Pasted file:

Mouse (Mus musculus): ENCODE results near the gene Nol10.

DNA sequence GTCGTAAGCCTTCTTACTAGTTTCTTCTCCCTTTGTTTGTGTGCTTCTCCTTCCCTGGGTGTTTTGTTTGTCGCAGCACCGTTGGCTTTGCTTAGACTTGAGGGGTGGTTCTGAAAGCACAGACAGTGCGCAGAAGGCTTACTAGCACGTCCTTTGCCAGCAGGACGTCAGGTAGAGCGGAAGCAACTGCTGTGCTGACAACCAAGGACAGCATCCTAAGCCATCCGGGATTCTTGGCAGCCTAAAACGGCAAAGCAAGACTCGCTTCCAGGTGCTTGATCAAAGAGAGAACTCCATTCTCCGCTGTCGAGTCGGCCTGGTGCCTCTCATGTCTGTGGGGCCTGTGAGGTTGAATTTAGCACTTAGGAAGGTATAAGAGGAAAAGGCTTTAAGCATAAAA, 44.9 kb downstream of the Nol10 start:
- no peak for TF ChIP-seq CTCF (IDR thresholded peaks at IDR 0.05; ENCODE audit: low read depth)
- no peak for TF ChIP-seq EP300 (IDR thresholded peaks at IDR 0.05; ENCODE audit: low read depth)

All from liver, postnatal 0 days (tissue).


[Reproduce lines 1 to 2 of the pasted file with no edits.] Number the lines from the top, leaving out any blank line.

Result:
Mouse (Mus musculus): ENCODE results near the gene Nol10.

DNA sequence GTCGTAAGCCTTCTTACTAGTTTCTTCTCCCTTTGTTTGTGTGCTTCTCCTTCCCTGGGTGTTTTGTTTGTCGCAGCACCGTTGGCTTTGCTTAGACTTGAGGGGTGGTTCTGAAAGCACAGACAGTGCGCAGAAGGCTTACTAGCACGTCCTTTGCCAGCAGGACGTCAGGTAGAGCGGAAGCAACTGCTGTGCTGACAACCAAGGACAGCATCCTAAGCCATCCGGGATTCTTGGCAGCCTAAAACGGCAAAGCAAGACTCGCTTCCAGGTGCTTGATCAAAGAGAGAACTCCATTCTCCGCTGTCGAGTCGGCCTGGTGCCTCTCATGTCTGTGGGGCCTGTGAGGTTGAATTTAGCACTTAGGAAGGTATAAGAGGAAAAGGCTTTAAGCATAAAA, 44.9 kb downstream of the Nol10 start: